Art & Design Magazine

What is the Benefit of That Thing?

By Told By Design @toldbydesign

The advertising campaign for a product is also an important part of the design process, and it includes the naming and graphics, among other issues. This two are explained in Donald Draper's presentation of the Kodak Carousel 550, an innovative slide projector from the beginning of the 60s. Although the fictional discourse is really interesting, the Kodak Carousel campaign in the series differs from the real.
Kodak is just one of the several real brands that appears in Mad Men, but is not the only one that its campaign has little similarity with the ones that actually ran in the 1960′s.

What is the benefit of that thing?

Duck Philips (Mark Moses) - It's actually, a hell of a gadget. Continuous, doesn't jam. They call it the Doughnut or the Wheel. They're expecting something along those lines.
Don Draper (Jon Hamm) - Kodak reinvented the wheel. They're going to hear that 10 times.
Duck - They actually want you to use the words "Research" and "development" in the ads. But if you could find a way to put the Wheel and the Future into something with some legs, you could make me look good my first month here.

[...]

Don - What is the benefit of that thing?
Harry Crane (Rich Sommer) - It sells projectors to people who already have them.
Don - Yeah, the Wheel. Stacks, you store your slides in it, and it's ready to go.
Harry - I took pictures for the paper at Wisconsin. The machinery is definitely part of the fun. It's mechanical.
Don -What did you take pictures of?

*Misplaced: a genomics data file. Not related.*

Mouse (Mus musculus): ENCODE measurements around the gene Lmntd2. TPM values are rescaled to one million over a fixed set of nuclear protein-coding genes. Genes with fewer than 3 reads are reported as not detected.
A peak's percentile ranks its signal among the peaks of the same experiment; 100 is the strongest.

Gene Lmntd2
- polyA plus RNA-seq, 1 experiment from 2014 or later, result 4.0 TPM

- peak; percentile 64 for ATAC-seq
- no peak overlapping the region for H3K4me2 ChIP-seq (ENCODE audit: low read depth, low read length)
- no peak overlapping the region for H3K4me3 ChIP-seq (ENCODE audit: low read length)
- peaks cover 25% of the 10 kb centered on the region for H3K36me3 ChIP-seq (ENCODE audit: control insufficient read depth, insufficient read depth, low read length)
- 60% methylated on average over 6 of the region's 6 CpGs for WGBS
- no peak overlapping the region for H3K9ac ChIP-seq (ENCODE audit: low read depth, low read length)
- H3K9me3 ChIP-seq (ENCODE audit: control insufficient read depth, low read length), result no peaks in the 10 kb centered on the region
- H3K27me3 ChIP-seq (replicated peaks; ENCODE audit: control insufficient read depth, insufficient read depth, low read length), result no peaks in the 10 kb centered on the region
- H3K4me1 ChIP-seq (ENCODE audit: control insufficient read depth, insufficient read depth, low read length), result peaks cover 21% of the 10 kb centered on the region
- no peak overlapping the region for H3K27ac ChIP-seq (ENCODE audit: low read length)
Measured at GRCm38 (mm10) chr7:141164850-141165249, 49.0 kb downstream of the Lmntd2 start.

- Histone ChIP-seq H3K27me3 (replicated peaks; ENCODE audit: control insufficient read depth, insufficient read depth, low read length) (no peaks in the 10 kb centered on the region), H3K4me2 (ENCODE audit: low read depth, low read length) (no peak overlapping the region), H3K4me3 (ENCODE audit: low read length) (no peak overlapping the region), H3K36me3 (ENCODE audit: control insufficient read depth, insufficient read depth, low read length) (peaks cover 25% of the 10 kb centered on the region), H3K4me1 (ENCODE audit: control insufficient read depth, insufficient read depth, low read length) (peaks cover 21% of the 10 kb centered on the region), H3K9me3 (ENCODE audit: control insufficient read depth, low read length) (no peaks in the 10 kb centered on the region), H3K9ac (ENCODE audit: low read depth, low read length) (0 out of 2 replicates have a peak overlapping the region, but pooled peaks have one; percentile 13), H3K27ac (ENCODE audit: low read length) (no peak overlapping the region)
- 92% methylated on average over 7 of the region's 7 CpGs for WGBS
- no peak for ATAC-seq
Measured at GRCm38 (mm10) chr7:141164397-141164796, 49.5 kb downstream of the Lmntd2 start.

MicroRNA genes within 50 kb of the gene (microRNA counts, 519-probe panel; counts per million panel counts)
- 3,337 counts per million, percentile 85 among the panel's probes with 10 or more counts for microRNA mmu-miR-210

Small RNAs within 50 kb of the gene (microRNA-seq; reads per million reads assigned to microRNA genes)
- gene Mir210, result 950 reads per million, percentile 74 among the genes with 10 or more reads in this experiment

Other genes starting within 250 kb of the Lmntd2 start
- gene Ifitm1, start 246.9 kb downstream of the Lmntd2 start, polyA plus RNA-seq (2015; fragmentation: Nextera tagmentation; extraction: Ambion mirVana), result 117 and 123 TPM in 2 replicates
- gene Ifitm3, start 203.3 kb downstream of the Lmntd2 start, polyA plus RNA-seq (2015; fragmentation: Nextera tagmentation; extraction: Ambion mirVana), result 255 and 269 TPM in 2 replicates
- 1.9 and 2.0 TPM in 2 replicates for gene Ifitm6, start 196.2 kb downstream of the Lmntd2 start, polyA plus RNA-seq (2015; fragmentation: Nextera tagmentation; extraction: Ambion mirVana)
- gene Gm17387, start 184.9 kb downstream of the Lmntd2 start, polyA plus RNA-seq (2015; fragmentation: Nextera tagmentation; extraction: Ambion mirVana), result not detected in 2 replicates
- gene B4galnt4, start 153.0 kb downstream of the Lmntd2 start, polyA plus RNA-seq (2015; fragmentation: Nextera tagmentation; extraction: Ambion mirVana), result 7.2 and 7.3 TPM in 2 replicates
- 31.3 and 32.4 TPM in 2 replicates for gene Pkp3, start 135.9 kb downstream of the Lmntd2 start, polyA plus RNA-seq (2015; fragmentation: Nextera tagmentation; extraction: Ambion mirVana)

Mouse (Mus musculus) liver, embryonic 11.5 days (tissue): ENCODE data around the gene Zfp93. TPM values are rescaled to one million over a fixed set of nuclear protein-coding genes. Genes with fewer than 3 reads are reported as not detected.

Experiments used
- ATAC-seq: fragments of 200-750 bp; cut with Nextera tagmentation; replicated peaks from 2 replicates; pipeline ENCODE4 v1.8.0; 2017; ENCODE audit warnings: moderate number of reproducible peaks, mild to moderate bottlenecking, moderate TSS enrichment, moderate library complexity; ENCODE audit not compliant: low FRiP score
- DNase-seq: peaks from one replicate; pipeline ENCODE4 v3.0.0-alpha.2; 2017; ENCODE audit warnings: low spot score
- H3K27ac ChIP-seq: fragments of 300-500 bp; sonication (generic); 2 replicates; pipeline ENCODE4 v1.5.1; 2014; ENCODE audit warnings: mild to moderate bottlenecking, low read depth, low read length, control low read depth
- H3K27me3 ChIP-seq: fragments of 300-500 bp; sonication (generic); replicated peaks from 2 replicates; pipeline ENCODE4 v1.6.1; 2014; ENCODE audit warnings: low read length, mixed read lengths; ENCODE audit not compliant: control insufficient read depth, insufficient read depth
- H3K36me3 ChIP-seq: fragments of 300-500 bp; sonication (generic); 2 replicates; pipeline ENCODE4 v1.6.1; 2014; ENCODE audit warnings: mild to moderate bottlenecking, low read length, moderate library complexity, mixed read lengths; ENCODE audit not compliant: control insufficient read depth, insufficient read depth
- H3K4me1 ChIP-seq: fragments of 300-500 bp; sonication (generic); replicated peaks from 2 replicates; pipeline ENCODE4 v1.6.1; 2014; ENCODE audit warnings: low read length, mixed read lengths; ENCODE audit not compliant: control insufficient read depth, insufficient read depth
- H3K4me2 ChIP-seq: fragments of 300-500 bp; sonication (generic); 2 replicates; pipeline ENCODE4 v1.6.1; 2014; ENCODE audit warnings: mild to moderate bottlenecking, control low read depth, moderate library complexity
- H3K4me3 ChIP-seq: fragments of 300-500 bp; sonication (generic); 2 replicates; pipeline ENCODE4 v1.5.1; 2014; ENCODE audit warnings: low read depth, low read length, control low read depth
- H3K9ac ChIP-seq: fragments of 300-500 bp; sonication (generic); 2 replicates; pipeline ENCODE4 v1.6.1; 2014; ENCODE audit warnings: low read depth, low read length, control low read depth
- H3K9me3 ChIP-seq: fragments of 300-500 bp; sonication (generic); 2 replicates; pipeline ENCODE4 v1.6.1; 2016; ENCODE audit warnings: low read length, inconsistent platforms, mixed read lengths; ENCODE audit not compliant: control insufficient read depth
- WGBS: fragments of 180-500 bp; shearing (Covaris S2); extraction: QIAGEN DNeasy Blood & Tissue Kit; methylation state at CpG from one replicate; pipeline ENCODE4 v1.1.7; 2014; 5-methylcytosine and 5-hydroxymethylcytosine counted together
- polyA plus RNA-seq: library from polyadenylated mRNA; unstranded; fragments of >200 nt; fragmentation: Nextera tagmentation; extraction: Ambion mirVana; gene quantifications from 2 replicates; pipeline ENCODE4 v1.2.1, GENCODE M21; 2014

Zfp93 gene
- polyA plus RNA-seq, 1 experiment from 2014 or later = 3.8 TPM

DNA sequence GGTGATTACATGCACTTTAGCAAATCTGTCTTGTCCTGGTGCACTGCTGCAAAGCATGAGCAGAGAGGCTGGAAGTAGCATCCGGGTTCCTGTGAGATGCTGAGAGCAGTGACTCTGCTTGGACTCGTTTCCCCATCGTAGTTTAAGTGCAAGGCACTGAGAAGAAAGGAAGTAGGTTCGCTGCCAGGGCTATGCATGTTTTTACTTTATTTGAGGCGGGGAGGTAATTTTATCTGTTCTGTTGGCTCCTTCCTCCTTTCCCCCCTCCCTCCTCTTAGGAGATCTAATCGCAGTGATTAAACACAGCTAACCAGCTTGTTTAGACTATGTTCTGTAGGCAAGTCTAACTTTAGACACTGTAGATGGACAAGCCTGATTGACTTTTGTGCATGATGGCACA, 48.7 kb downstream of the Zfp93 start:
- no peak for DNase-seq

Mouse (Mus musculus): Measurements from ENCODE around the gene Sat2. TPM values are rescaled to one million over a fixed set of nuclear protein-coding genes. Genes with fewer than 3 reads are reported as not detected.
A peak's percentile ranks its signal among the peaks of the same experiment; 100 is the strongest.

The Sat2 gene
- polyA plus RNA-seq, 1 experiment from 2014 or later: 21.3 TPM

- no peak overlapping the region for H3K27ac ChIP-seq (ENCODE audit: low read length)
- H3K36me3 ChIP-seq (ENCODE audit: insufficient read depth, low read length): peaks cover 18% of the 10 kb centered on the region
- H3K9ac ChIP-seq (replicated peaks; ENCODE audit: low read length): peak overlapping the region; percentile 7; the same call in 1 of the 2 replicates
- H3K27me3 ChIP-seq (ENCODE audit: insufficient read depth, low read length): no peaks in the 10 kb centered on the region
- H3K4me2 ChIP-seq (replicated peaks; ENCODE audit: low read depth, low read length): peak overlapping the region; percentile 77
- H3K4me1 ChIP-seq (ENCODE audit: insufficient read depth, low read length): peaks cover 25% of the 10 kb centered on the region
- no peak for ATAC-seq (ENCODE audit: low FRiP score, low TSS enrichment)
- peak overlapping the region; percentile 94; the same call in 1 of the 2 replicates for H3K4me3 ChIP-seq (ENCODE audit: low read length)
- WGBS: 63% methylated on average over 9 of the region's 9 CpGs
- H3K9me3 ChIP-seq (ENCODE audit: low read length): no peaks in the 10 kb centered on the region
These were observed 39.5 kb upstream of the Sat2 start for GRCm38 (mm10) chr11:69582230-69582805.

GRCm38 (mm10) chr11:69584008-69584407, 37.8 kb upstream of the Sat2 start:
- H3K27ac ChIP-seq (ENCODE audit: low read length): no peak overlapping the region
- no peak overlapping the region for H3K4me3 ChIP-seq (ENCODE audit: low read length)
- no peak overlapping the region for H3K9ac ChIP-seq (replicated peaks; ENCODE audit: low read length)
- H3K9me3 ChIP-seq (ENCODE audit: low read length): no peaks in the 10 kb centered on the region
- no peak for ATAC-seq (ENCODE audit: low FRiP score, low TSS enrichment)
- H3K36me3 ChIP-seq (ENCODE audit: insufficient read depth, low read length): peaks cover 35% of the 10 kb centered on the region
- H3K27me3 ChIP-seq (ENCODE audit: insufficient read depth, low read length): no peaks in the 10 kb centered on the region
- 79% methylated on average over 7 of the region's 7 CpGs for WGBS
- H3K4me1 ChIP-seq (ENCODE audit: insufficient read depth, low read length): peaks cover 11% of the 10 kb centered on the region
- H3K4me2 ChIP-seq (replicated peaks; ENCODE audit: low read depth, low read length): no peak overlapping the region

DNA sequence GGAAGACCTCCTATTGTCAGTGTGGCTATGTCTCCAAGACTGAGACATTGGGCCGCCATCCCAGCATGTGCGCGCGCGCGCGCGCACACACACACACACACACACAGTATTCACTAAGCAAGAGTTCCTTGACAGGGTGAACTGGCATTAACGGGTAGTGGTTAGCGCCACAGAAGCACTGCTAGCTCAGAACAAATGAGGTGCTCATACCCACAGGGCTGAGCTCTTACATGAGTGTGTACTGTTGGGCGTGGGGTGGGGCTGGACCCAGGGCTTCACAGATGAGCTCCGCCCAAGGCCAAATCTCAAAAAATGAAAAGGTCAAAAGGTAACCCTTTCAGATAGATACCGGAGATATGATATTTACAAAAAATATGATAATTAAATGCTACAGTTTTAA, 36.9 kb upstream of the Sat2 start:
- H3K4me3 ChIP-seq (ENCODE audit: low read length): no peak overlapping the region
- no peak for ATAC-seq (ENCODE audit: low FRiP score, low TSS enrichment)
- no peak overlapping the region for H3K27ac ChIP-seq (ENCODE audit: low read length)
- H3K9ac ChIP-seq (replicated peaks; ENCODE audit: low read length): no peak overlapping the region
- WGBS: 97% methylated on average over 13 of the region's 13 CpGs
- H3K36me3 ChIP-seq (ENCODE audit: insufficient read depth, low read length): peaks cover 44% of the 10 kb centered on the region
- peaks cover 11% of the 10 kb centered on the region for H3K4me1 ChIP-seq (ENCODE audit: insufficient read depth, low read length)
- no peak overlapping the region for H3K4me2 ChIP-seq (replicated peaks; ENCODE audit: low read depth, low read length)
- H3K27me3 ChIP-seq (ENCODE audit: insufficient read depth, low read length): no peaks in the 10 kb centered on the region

Harry - Girls, mostly.

[...]

Duck Philips - This is Joe Harriman and Lynn Taylor. No Eastmans today, unfortunately. They're all back in the lab.
Lynn Taylor - It's a wonderful facility, but they don't take vacations.
Duck - What do they show, slides of them working?
Joe Harriman - So, have you figured out a way to work the Wheel into it?
Lynn Taylor - We know it's hard because wheels aren't really seen as exciting technology, even though they are the original.
Don Draper - Technology is a glittering lure, but there's the rare occasion when the public can be engaged on the level beyond flash, if they have a sentimental bond with the product. My first job, I was in-house at a fur company with this old pro copyrighter, a Greek named Teddy. And Teddy told me the most important idea in advertising is "New". Creates an itch. You simply put your product in there as a kind of... calamine lotion. But he also talked about a deeper bond with the product: nostalgia. It's delicate... but potent.
Teddy told me that in Greek "Nostalgia" literally means the pain from an old wound. It's a twinge in your heart far more powerful than memory alone. This device isn't a space ship. It's a time machine. It goes backwards, forwards. It takes us to a place where we ache to go again. It's not called the Wheel. It's called the Carousel. It lets us travel the way a child travels. Around and around and back home again... to a place where we know we are loved.
Duck - Good luck at your next meeting.


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